However, McKenzie’s company has just devised a solution to this in one of its longstanding products. “What we recently did with our customer guest pager – the CS7 – was to make it a transceiver,” he says. “It fixes the problem that exists in most guest pagers and that problem is that if you page somebody and they are out of range you don’t know they did not receive the message and they don’t know you sent it until they are back in range. So what happens with our new pager is as soon as it receives a message it replies acknowledging receipt.”

As for radios and the issue of range, manufacturers are constantly coming up with new ways to address this age-old problem. Sean Fitzgerald, solutions marketing manager – radio products and accessories at Motorola Solutions, says the company’s new MOTOTRBO radios have improved receiver sensitivity and built-in error correction to help ensure messages can be received across the required coverage area. “For users who don’t carry radios, or who travel outside the radio system coverage area, our WAVE Work Group Communications Solutions can even expand push-to-talk [PTT] capabilities to broadband devices such as smartphones and tablets,” explains Fitzgerald. “In the field this means that event teams visiting the venue can have temporary connection to the on-site convention staff. Contractors who bring their own devices can also have PTT functionality. The result is guests get great service from staff who have instant access to information, on the spot.”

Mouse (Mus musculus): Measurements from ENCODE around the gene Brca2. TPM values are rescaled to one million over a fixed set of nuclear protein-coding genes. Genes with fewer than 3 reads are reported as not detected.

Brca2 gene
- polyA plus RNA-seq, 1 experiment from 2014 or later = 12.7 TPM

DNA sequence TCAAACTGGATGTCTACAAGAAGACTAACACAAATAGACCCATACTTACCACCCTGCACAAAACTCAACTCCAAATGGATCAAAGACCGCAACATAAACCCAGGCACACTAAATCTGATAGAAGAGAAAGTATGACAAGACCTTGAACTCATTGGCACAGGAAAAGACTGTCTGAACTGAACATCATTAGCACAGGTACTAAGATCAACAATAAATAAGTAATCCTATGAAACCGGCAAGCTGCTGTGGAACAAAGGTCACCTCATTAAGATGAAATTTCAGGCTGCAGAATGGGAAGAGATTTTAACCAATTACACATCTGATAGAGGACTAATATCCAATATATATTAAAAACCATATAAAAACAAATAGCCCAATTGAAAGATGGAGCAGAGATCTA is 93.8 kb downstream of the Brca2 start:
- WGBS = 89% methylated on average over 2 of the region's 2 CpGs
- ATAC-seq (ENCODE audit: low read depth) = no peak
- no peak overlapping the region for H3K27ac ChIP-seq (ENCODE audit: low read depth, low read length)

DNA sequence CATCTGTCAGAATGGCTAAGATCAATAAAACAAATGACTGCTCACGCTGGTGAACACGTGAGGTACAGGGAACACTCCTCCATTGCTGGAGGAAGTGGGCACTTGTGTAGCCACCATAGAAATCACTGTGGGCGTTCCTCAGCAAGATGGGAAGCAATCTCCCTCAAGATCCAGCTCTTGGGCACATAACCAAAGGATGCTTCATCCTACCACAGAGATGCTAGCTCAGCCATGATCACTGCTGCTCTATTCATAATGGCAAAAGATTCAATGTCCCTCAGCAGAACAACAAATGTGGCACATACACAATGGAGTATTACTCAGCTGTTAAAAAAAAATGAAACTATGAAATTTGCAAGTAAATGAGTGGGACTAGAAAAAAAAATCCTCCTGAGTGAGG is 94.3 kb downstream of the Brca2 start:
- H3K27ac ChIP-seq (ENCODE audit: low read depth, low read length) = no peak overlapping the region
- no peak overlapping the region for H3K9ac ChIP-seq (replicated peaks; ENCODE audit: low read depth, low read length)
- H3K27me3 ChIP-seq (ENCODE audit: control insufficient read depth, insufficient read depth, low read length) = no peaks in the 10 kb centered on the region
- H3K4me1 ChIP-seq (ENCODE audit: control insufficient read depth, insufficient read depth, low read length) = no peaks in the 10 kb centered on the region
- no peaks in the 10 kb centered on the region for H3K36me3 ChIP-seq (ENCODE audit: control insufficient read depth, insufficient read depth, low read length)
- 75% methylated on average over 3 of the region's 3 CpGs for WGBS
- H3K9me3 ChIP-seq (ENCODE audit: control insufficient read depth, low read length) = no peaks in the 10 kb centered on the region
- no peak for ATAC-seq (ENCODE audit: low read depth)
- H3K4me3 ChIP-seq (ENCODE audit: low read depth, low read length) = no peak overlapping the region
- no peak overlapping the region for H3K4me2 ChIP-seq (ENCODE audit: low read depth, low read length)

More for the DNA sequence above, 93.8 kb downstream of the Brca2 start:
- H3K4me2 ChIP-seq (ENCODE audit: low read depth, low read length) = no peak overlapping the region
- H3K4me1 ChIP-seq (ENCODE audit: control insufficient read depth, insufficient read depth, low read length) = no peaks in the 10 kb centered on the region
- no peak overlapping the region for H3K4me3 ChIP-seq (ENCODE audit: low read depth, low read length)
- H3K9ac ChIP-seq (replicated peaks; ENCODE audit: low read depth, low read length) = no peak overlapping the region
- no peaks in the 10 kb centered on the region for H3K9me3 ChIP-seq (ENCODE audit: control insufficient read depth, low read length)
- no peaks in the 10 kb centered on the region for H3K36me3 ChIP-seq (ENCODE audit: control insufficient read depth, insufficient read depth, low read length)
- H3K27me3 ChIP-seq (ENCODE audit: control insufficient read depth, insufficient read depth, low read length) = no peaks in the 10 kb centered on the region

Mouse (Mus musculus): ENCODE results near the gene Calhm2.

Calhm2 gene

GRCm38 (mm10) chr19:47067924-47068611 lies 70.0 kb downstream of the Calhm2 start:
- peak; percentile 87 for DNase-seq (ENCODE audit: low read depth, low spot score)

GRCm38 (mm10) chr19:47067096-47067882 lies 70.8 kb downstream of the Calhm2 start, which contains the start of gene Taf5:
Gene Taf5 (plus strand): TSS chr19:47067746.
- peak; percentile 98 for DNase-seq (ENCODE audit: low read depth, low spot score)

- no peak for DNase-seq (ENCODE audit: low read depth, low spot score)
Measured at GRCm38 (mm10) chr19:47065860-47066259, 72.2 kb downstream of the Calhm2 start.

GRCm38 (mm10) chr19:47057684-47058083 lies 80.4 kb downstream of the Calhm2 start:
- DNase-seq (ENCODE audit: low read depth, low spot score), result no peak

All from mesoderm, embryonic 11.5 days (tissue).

A further option hotel groups could explore is UHF licensed radios with up to five watt transmit power because UHF signals are capable of penetrating the sort of steel and concrete structures typically associated with hotel construction. Lockyer says that for a medium-sized hotel with several storeys a five watt licensed radio should give full coverage. Licensed radios also offer users multiple channels so they can be allocated to management, housekeeping, maintenance and security teams.